I know who Lilly Pulitzer is. I may have all boys, but I live in the south, and therefore her fashion line is not totally foreign to me. The preppy pink and green print dresses, the towels, the totes, and the tanks. Yes, they are high-end and adorable, and if I had a daughter, I'm sure her closet would be housing a few. So, I understand what all the excitement was about with her collaboration with Target. What I don't understand is seemingly intelligent women developing an incredible amount of actual rage against a retailer and a designer because they "Couldn't get that dress they wanted!" and "It's soooo like, NOT FAIR!" If there was ever the need for the hashtag followed by the three little words "first world problems," this would be it.
This may go down as Preppy Black Friday, where throngs of Kappas and Deltas and Thetas and their mamas all had a collective fashion meltdown. And after their disappointment they took to social media, where #LillyforTarget was trending, and tweets and status updates were full of photos of "hauls" and "scores" alongside photos of empty racks and women pushing red carts overflowing with hibiscus clad beach towels.
Those who left empty-handed then began the whine fest of how Target was ill prepared, and how they should have known better. Target? Aren't you listening? Meghan has a bridal shower to go to this weekend, and how on Earth can she go without being clad in head-to-toe in Lilly? How could you NOT have known this? Shame on you, Target!
And, of course, someone has already created a petition about the day's epic fashion failure. A petition! It is demanding a re-release of all the sold out items. We demand our spring wardrobe! Make it happen NOW!
I find it hard to believe that Target would partner with a designer line without doing extensive market research first, without knowing exactly what the demand would be. If they did, and still had this kind of demand be a surprise to them, then they have only themselves to blame. If not, and it was always intended to be a limited release and amount, then perhaps they could have made that clear, and had a strict purchase limit.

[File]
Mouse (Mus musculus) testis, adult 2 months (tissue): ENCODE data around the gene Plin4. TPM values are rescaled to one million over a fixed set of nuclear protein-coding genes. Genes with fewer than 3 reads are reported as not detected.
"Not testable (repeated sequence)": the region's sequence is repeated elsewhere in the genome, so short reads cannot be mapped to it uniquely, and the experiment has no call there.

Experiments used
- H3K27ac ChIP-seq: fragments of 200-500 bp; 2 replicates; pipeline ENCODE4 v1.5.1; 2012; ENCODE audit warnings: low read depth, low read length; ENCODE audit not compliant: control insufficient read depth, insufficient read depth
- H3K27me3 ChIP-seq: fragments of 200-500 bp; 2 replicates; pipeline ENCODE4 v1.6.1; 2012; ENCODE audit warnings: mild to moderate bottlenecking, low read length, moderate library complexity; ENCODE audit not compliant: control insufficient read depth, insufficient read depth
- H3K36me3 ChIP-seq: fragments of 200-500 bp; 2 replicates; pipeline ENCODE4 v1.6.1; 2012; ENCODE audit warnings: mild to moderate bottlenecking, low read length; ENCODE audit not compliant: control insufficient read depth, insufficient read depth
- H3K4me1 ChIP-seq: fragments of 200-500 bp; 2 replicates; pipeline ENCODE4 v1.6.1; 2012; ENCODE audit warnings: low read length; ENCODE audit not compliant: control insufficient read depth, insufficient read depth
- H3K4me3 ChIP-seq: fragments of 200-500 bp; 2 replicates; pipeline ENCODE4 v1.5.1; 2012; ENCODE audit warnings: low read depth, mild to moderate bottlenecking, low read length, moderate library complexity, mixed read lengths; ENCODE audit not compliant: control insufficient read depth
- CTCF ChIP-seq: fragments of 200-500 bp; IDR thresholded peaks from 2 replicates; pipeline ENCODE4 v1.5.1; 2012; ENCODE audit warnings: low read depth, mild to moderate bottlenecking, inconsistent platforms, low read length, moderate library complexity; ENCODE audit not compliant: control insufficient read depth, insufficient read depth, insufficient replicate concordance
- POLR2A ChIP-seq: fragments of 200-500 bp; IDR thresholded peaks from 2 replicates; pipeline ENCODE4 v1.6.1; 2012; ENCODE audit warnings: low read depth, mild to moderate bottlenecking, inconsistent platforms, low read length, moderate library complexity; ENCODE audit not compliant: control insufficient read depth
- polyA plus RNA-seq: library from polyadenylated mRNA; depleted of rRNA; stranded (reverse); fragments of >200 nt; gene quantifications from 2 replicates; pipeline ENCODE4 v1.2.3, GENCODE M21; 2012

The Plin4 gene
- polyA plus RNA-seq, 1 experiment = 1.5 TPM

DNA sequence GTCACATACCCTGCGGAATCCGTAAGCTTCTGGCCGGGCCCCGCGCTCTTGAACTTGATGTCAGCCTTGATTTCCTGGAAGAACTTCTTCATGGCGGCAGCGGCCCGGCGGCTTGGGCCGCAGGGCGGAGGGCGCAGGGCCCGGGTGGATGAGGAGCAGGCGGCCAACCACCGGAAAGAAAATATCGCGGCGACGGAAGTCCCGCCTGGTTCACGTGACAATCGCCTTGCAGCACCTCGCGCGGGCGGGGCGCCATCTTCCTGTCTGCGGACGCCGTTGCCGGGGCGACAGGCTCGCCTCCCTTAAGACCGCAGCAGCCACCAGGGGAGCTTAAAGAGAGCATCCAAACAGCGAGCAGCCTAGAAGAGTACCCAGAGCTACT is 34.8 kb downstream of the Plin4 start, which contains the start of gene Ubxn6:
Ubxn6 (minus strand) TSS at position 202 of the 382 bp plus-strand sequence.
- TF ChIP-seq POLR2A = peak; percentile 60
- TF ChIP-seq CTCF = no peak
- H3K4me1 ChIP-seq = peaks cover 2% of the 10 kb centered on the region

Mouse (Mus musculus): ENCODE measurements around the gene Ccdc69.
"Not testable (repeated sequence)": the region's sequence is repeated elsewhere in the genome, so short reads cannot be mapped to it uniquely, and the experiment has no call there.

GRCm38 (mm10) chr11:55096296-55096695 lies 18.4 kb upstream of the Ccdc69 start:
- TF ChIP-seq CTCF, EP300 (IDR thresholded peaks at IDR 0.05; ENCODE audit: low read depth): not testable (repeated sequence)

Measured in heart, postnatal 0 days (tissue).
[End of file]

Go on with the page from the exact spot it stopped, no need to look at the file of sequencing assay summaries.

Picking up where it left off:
The people who went to Target to buy and then re-sell on eBay? Well, if there is a market for something, there will be a seller of that something. If there were no store limits set on items or not enforced, then whether we think it's not "right" or "impolite" to load up a cart to resell doesn't really matter. There is no recourse.
Many people make an actual living reselling designer and other hard-to-find fashion items on eBay. And, a pretty good one at that. And why not? It's called free enterprise. Angry customers on social media went so far as calling out resellers, saying their actions of price gouging Lilly were illegal and some type of legal action should be taken. Really? Last time I checked, oilcloth cosmetic bags and bathing suit cover ups were not considered essential commodity items. If that were true I would be suing Gucci right about now for selling a $2,000 purse. Grow up. Things sell out. Not everybody gets a trophy, or a dress. It's called life.
There will be other designer collaborations with Target. There may even be another Lilly-filled Sunday. Maybe they will have enough, maybe they won't. I can only hope until then we can bring some of the angered and empty handed young ladies back down to Earth. Back down to live in a world where not everyone "should have known I needed it!" Back down to live in a place where not every store is going to have exactly what they want, when they want, every single time they want it. Too bad they are living in a world where when they click "add to cart" and it says "sold out," they completely lose it, and feel like they have a RIGHT to it.
Not getting that floral sheath at a discount? #FirstWorldProblem.
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